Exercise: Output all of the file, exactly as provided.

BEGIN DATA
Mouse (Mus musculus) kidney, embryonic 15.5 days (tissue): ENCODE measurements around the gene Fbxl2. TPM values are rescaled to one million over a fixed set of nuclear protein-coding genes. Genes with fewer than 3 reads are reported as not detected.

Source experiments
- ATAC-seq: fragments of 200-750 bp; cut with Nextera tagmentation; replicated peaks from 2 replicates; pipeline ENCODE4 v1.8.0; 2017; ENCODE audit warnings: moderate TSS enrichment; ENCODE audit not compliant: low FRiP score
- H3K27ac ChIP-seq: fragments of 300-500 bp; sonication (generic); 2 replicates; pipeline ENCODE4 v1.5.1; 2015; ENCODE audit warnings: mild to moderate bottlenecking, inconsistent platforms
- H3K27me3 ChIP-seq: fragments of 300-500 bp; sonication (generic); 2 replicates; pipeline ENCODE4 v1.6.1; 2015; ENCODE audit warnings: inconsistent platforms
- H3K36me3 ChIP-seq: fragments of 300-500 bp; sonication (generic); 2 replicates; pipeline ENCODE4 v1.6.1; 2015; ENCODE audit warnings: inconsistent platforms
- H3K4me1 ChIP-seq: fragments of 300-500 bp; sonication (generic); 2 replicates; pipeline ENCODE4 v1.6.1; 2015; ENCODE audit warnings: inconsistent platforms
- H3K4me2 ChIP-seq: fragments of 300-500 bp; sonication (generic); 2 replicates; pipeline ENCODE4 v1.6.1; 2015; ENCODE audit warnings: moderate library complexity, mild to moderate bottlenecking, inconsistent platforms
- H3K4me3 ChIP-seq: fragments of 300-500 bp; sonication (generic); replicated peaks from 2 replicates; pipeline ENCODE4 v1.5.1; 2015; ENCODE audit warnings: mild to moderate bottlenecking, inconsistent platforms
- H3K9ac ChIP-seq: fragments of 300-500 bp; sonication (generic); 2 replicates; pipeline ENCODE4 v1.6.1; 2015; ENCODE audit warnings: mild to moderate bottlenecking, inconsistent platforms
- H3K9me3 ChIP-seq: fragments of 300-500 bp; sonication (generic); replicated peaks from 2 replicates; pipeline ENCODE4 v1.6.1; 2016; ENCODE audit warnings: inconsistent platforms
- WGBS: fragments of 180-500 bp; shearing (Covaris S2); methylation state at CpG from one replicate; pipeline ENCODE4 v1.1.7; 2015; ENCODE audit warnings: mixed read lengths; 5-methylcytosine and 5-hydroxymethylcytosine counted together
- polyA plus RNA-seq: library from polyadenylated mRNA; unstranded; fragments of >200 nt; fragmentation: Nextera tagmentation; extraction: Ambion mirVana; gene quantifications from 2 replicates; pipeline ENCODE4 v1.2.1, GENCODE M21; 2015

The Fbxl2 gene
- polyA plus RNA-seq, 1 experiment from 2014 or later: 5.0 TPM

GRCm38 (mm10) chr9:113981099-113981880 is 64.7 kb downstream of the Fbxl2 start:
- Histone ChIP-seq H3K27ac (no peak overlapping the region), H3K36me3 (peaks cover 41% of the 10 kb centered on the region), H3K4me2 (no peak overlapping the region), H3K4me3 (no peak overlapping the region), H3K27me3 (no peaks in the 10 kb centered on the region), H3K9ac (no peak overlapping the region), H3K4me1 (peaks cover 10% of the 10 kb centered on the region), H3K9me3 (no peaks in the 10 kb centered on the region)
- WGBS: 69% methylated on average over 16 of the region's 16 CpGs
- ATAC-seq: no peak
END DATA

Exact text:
Mouse (Mus musculus) kidney, embryonic 15.5 days (tissue): ENCODE measurements around the gene Fbxl2. TPM values are rescaled to one million over a fixed set of nuclear protein-coding genes. Genes with fewer than 3 reads are reported as not detected.

Source experiments
- ATAC-seq: fragments of 200-750 bp; cut with Nextera tagmentation; replicated peaks from 2 replicates; pipeline ENCODE4 v1.8.0; 2017; ENCODE audit warnings: moderate TSS enrichment; ENCODE audit not compliant: low FRiP score
- H3K27ac ChIP-seq: fragments of 300-500 bp; sonication (generic); 2 replicates; pipeline ENCODE4 v1.5.1; 2015; ENCODE audit warnings: mild to moderate bottlenecking, inconsistent platforms
- H3K27me3 ChIP-seq: fragments of 300-500 bp; sonication (generic); 2 replicates; pipeline ENCODE4 v1.6.1; 2015; ENCODE audit warnings: inconsistent platforms
- H3K36me3 ChIP-seq: fragments of 300-500 bp; sonication (generic); 2 replicates; pipeline ENCODE4 v1.6.1; 2015; ENCODE audit warnings: inconsistent platforms
- H3K4me1 ChIP-seq: fragments of 300-500 bp; sonication (generic); 2 replicates; pipeline ENCODE4 v1.6.1; 2015; ENCODE audit warnings: inconsistent platforms
- H3K4me2 ChIP-seq: fragments of 300-500 bp; sonication (generic); 2 replicates; pipeline ENCODE4 v1.6.1; 2015; ENCODE audit warnings: moderate library complexity, mild to moderate bottlenecking, inconsistent platforms
- H3K4me3 ChIP-seq: fragments of 300-500 bp; sonication (generic); replicated peaks from 2 replicates; pipeline ENCODE4 v1.5.1; 2015; ENCODE audit warnings: mild to moderate bottlenecking, inconsistent platforms
- H3K9ac ChIP-seq: fragments of 300-500 bp; sonication (generic); 2 replicates; pipeline ENCODE4 v1.6.1; 2015; ENCODE audit warnings: mild to moderate bottlenecking, inconsistent platforms
- H3K9me3 ChIP-seq: fragments of 300-500 bp; sonication (generic); replicated peaks from 2 replicates; pipeline ENCODE4 v1.6.1; 2016; ENCODE audit warnings: inconsistent platforms
- WGBS: fragments of 180-500 bp; shearing (Covaris S2); methylation state at CpG from one replicate; pipeline ENCODE4 v1.1.7; 2015; ENCODE audit warnings: mixed read lengths; 5-methylcytosine and 5-hydroxymethylcytosine counted together
- polyA plus RNA-seq: library from polyadenylated mRNA; unstranded; fragments of >200 nt; fragmentation: Nextera tagmentation; extraction: Ambion mirVana; gene quantifications from 2 replicates; pipeline ENCODE4 v1.2.1, GENCODE M21; 2015

The Fbxl2 gene
- polyA plus RNA-seq, 1 experiment from 2014 or later: 5.0 TPM

GRCm38 (mm10) chr9:113981099-113981880 is 64.7 kb downstream of the Fbxl2 start:
- Histone ChIP-seq H3K27ac (no peak overlapping the region), H3K36me3 (peaks cover 41% of the 10 kb centered on the region), H3K4me2 (no peak overlapping the region), H3K4me3 (no peak overlapping the region), H3K27me3 (no peaks in the 10 kb centered on the region), H3K9ac (no peak overlapping the region), H3K4me1 (peaks cover 10% of the 10 kb centered on the region), H3K9me3 (no peaks in the 10 kb centered on the region)
- WGBS: 69% methylated on average over 16 of the region's 16 CpGs
- ATAC-seq: no peak